requirements for consideration of requests for review of an
ALJ's decision. Final Rule: Ensuring Program
Uniformity at the Hearing and Appeals Council Levels of the
Administrative Review Process, 81 Fed. Reg. 90, 987
(Dec. 16, 2016) (“compliance is not required until May
1, 2017”), codified at, 20 C.F.R. §§
404.970, 416.1570 (2018) (effective Jan. 17, 2017). This is
the regulation applied by the Council in deciding
Plaintiff's request for review. (R. 1) (“we will
review your case for any of the following reasons: …
We receive additional evidence that you show is new,
material, and relates to the period on or before the date of
the hearing decision. You must also show there is a
reasonable probability that the additional evidence would
change the outcome of the decision. You must show good cause
for why you missed informing us about or submitting it
regulation provides that the Appeals Council will review a
case if, among other requirements, it “receives
additional evidence that is new, material, and relates to the
period on or before the date of the hearing decision, and
there is a reasonable probability that the additional
evidence would change the outcome of the decision.” 20
C.F.R. § 404.970(a)(5) (2018). It also provides that
If you submit additional evidence that does not relate to
the period on or before the date of the administrative law
judge hearing decision as required in paragraph (a)(5)
of this section, … the Appeals Council will send you a
notice that explains why it did not accept the additional
evidence and advises you of your right to file a new
20 C.F.R. § 404.970(c) (2018) (emphases added).
precisely what happened here. The Appeals Council did not
accept Dr. Latinis's RFC form because it “does not
relate to the period at issue.” (R. 2) (quoted above).
Therefore, the Council did not make the doctor's form a
part of the administrative record in this case, but merely
included it among the Appeals Council's correspondence.
(R. 1-11). This conclusion is confirmed by the fact that
Plaintiff's counsel also included a representative brief
with his request for review, and the Appeals Council issued
an “Order of the Appeals Council” noting that it
had received that additional evidence and made it a part of
the record. (R. 6) (naming Exhibit 15B, “Request for
review with representative brief by Roger Driskill, dated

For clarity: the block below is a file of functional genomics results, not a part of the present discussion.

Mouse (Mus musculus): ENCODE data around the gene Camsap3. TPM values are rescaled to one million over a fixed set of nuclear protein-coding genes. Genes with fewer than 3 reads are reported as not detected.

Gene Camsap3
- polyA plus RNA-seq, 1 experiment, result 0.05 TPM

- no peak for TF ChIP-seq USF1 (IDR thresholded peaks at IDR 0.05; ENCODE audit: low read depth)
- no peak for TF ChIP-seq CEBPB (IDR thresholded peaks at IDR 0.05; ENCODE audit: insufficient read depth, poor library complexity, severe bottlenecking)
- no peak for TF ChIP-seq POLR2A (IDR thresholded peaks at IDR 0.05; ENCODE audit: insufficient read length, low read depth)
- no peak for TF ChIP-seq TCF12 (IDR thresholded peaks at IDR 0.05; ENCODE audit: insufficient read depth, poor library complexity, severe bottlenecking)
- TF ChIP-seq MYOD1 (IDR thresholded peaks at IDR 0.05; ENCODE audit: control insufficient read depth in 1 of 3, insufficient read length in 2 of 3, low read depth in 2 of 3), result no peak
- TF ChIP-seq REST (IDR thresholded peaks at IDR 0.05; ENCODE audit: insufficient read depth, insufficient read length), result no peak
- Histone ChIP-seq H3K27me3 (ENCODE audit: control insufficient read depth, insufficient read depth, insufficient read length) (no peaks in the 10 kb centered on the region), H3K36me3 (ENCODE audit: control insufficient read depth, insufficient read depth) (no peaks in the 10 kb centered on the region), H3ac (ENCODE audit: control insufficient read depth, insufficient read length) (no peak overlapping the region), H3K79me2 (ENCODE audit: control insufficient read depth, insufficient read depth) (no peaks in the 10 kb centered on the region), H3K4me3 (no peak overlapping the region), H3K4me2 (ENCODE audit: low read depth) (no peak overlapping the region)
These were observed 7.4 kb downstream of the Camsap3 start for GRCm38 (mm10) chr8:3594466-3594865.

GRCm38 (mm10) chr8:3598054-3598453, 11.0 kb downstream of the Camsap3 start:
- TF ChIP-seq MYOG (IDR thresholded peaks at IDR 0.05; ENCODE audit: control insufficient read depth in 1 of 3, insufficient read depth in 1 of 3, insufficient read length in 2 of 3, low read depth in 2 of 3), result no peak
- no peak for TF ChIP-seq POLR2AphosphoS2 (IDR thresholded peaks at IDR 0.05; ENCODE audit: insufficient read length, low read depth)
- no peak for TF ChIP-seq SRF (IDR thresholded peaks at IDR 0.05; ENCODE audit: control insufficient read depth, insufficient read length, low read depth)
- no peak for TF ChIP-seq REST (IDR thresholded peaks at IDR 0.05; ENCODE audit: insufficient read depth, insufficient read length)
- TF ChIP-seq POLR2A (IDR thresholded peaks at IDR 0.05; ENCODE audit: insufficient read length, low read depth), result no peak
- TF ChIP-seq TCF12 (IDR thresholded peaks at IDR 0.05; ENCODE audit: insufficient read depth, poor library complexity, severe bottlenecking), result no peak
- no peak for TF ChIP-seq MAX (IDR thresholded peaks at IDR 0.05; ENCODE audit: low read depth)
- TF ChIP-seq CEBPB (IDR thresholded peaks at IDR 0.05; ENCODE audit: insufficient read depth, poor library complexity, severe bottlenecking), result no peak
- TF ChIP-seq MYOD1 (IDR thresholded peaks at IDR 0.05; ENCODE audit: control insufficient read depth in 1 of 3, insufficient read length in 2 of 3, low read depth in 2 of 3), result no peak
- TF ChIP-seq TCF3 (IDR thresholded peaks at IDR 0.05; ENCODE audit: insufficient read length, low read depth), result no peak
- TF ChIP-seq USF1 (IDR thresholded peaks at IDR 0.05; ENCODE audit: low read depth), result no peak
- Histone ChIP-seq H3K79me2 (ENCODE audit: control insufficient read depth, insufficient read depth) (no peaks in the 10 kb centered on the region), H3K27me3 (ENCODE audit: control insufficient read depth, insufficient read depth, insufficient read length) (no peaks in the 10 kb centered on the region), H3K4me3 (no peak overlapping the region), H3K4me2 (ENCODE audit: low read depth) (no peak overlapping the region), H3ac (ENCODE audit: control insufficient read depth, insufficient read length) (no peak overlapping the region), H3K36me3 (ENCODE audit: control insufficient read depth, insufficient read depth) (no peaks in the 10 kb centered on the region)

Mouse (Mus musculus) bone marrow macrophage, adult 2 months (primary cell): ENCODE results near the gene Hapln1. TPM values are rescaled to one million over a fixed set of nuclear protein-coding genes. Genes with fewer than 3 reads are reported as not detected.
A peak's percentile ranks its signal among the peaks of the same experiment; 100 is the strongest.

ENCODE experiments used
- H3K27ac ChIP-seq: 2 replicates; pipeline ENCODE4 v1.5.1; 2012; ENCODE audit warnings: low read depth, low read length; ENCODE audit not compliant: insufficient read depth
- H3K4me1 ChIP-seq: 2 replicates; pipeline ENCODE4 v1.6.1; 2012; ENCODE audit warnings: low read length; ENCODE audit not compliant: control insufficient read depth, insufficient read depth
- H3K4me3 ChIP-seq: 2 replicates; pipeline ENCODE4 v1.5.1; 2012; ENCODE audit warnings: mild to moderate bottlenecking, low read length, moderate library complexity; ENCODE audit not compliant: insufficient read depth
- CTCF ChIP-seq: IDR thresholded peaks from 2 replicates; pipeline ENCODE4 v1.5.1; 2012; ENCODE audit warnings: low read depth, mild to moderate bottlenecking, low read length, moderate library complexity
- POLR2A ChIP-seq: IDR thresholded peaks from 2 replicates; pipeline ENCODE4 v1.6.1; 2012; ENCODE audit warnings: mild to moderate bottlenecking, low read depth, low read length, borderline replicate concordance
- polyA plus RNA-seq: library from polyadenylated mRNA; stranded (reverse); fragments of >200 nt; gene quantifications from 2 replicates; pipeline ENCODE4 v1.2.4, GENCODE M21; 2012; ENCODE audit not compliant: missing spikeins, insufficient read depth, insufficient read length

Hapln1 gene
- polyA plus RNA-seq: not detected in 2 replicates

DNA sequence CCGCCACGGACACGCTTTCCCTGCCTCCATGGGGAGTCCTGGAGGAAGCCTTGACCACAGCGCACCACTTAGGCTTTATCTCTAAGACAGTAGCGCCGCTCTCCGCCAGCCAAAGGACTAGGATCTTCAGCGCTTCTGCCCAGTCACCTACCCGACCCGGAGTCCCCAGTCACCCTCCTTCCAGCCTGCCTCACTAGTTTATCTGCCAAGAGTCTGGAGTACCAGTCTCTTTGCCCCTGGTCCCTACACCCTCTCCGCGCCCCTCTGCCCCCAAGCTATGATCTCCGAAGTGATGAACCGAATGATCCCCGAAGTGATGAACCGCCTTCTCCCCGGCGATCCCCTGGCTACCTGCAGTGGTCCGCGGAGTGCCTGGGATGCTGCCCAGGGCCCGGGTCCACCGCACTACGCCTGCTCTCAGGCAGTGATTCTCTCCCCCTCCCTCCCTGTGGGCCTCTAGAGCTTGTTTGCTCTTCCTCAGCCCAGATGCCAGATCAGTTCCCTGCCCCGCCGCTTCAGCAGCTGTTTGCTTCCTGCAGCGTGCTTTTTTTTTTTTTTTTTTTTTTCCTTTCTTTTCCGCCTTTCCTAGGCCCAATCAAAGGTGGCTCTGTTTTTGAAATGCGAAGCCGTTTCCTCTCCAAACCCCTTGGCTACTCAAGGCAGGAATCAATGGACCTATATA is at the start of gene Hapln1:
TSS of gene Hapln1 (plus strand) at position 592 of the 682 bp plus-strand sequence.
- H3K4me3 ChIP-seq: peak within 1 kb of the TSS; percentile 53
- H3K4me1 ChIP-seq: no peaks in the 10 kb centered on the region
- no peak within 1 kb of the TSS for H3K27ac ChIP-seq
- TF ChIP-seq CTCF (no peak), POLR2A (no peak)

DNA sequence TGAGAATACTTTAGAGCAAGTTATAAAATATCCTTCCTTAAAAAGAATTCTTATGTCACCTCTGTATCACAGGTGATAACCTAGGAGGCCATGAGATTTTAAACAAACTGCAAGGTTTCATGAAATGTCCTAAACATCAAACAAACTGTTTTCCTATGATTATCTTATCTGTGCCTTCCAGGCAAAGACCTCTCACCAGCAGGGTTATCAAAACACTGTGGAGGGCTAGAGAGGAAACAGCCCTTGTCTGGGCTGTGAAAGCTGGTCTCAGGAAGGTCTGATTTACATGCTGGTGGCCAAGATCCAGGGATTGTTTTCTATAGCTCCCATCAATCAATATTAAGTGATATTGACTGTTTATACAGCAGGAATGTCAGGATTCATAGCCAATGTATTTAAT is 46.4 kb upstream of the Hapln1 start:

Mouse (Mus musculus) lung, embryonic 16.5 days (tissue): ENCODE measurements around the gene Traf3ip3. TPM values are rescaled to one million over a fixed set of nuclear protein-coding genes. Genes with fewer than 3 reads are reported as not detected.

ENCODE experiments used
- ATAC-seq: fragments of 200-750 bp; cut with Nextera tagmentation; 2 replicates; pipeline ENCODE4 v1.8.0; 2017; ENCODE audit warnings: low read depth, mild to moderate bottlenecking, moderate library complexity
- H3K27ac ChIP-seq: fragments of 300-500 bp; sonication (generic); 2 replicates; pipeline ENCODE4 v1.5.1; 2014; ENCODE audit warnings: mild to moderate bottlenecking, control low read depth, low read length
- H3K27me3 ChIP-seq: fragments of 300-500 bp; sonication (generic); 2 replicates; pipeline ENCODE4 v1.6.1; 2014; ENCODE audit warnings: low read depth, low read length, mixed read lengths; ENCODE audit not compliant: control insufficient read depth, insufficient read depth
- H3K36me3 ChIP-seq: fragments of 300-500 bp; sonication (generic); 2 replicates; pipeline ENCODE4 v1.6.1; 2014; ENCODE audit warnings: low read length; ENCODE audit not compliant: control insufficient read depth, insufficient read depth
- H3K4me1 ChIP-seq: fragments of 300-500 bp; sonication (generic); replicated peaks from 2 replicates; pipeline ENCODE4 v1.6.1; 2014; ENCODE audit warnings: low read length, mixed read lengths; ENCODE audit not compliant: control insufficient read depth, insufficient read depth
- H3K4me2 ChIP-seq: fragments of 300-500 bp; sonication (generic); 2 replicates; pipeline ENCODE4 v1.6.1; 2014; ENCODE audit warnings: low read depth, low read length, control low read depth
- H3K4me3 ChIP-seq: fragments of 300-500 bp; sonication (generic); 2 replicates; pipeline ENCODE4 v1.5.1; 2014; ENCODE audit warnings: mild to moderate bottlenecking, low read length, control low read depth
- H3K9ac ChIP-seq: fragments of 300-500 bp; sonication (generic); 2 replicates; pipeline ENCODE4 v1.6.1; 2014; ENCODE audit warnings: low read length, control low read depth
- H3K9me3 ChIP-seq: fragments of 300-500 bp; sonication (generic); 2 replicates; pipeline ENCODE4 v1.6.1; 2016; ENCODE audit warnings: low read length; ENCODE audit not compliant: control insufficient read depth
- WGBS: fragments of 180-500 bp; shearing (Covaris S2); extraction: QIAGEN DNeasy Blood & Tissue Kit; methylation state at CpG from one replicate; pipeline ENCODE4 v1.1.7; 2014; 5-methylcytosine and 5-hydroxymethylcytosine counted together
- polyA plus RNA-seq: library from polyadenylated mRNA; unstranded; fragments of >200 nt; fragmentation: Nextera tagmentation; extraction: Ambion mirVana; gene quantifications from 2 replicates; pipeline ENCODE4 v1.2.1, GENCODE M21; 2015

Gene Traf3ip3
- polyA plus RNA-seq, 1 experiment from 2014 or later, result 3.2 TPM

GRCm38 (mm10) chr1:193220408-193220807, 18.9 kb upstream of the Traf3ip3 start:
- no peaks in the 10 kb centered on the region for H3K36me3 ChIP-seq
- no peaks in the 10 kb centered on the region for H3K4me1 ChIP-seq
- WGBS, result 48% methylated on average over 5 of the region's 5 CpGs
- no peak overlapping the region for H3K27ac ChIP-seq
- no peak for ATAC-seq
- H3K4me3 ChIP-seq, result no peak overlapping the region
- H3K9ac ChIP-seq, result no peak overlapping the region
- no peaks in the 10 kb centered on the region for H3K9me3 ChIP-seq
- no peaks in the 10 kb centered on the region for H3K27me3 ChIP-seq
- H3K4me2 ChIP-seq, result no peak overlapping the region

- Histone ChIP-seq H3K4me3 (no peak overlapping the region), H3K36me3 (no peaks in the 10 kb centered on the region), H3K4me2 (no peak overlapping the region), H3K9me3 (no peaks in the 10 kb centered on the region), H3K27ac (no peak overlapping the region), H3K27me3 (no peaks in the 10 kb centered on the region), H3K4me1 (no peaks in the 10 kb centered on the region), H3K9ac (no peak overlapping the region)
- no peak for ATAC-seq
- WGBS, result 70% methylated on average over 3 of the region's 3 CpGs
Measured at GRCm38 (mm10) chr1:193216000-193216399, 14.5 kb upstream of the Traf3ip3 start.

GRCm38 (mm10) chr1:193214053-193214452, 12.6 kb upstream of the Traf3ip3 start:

February 13, 2018 (6 pages).”) (all caps and bolding
omitted). Exhibit 15B has in fact been included within the
“B” section of the administrative record, but Dr.
Latinis's opinion has not been included as an exhibit
within the “F” section of the administrative
record. (R. 210-15). Because Dr. Latinis's opinion was
not accepted by the Appeals Council, it is not a part of the
“transcript of the record” upon which the court
may rely in “affirming, modifying, or reversing the
decision of the Commissioner of Social Security.” 42
U.S.C. § 405(g) (sentence four).
argues that the Appeals Council summarily rejected the
opinion of Dr. Latinis because it did not relate to the
period at issue, but that, if properly considered the opinion
does relate to that period. (Pl. Br. 26). She cites Dr.
Latinis's statement that the limitations presented in his
opinion have been effective “since at least 2012”
(R. 11), and argues that the opinion is a proper
retrospective opinion relating back to within the period at
issue. (Pl. Br. 26 & n.3) (citing Andersen v.
Astrue, 2009 WL 886237, at *9 (10th Cir. 2009);
Gutierrez v. Colvin, 67 F.Supp.3d 1198, 1203 (D.
Colo. 2014); and Hoffman v. Apfel, 62 F.Supp.2d
1204, 1212 (D. Kan. 1999)). She argues that “[r]eversal
is required where the Appeals Council fails to consider the
evidence submitted.” Id. In the circumstances
presented here, Plaintiff's argument constitutes a
request pursuant to the sixth sentence of 42 U.S.C. §
405(g) that the court “order additional evidence to be
taken before the Commissioner of Social Security.”
Commissioner understands Plaintiff to argue both that the
Appeals Council erred in finding Dr. Latinis's opinion
does not relate to the period at issue, and that the Council
erred in failing to provide an in-depth analysis of Dr.
Latinis's opinion. (Comm'r Br. 9). She responds that
“Plaintiff is incorrect on both counts.”
Id. She points out that the regulation requires the
Appeals Council to review the ALJ's decision “if,
in addition to meeting other requirements, the evidence
relates to the period on or before the date of the hearing
decision, and there is a reasonable probability that it would
change the outcome of the decision.” Id.
(citing 20 C.F.R. § 404.970(a)(5)). She notes that the
Council found Dr. Latinis's opinion does not relate to
the period at issue and does not affect the question of
disability on or before the date of the ALJ's decision.
Id. at 9-10. The Commissioner acknowledged that Dr.
Latinis stated his limitations had been present since 2012,
she summarized his treatment records since December 2011, and
she suggested that his “unremarkable [treatment]
findings” are inconsistent with the functional
limitations opined. (Comm'r Br. 10).
Commissioner then argued:
While the medical source statement completed by Dr. Latinis
appears to relate to the period on or before the May
31, 2017 ALJ decision, Plaintiff cannot satisfy the other
requirements of 20 C.F.R. § 404.970(a)(5). In
particular, Plaintiff has not shown that there is a
reasonable probability that the additional evidence would
change the outcome of the decision.
Id. (emphasis added). She implies that any error in
the Appeals Council's failure to articulate that
Plaintiff has not shown that there is a reasonable
probability that Dr. Latinis's opinion would change the
outcome, is harmless because it is Plaintiff's burden to
demonstrate that probability-which she cannot do.
Id. at 11. The Commissioner concludes by arguing
that “the Appeals Council was not required to weigh
this opinion or make factual findings” because
“‘nothing in the statutes or regulations'
requires the Appeals Council to provide express analysis of
evidence submitted to it, including opinions from treating
physicians.” Id. (quoting Vallejo v.
Berryhill, 849 F.3d 951, 955- 56 (10th Cir. 2017)). She
argues, “The only option for this ...